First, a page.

“I would have never guessed that someone would be that bold and that stupid,” Jimmy Johnson of Sling Point Firearms told lex18.com re: the thief who stuffed a $900 rifle down his pants. Well, now you know. Now we all know. 

Recommended For You

42 Responses to Is That A Rifle in Your Pants or Are You Just Glad to See Me?

  1. First comment on the article… “So why did Sling Point not have their weapons properly secured?”

    In a store? Things are on display in stores.

    • In what stores have you been (forget just gun stores) in where something thats easily portable and worth $900 wasnt cabled to a display rack, covered in dye packs/ magnetic sensors, or behind/below a locked display case? Seriously the shop owner has nearly an entire wall of long guns and AR15’s with no controlled access. That’s pretty stupid and that is certainly the first time I have ever seen that in a gun store.

      • Very common for a local gun store and the only store I’ll shop at. Don’t want me to touch the toys that is OK with me, goodbye.

        Was that Barak’s son. Not a very diverse “customer” base at Slingpoint.

      • The LGS I used to frequent had all the long guns in a rack behind the counter–but the counter had a passageway in the middle, and customers could ask to go behind it (regulars didn’t even ask). Also had milsurp rifles, SKS, Mosins, the occasional Carcano, in racks in the main area of the store. Of course all this was in plain sight of the two or three clerks and the owner, and the handguns were kept in display cases. And no, he wasn’t thefted out of business.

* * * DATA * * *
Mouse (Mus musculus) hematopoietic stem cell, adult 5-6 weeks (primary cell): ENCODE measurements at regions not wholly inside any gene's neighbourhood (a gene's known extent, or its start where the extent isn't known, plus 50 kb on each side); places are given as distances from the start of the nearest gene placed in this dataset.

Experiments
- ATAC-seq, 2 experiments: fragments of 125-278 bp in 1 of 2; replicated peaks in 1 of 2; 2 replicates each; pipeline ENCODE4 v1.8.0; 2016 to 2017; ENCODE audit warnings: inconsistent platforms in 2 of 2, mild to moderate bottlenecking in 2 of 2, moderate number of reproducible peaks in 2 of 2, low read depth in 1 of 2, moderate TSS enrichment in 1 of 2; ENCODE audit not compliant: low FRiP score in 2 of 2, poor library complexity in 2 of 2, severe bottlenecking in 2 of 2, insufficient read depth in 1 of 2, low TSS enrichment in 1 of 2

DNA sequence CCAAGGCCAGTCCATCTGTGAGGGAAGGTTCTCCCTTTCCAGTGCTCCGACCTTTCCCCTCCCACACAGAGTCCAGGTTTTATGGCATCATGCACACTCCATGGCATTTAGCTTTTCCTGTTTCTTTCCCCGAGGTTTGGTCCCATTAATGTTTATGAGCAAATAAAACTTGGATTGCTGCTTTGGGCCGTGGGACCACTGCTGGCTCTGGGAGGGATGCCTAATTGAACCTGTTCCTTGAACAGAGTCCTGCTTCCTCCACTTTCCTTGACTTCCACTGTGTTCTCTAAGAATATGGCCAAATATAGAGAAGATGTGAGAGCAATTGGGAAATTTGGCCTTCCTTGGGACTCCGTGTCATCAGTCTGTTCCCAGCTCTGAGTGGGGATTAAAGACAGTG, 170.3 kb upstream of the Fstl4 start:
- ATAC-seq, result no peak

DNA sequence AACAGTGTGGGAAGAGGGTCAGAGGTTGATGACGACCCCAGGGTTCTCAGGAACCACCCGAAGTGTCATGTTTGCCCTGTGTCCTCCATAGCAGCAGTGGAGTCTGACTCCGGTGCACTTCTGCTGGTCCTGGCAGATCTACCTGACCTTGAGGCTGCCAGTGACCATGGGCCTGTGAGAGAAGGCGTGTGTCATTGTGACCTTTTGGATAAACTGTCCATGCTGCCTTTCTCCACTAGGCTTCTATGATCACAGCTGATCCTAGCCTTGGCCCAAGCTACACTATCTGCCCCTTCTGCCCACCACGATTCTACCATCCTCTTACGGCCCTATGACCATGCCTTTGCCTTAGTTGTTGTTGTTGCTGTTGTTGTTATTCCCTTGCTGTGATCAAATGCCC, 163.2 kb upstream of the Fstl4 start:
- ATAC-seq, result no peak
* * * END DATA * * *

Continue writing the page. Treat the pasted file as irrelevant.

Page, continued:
• I’m guessing that commenter has never been in a store like the Kittery Trading Post up here in Maine. There are at least 2k rifles on racks that you just walk through in that store and not a lock or cable on a one. The only stuff in locked cases are handguns.

  2. Im sorry… why was there so much product left on the outside of the sales counter area. That looks like at least an entire wall of the store loaded with long guns completely outside of the sales counter. That just seems asinine to me. Especially something expensive and sought after like an AR15. Of all the shops I have been to, only one had guns outside the counter/ within unsupervised reach of the customers and it was only the crappy used guns like old Mosins, and remington SPS’s etc that people trade in. Anything nice or “portable” is below the glass or on the wall behind the counter and out of reach.

    This may make me bad, but its hard to feel sorry for the bumbling shop owner when he leaves stuff like AR15’s outside of his control and then doesnt even have a reliable means of catching the person. Thieves will steal anything not bolted down, this guy must just not watch the news.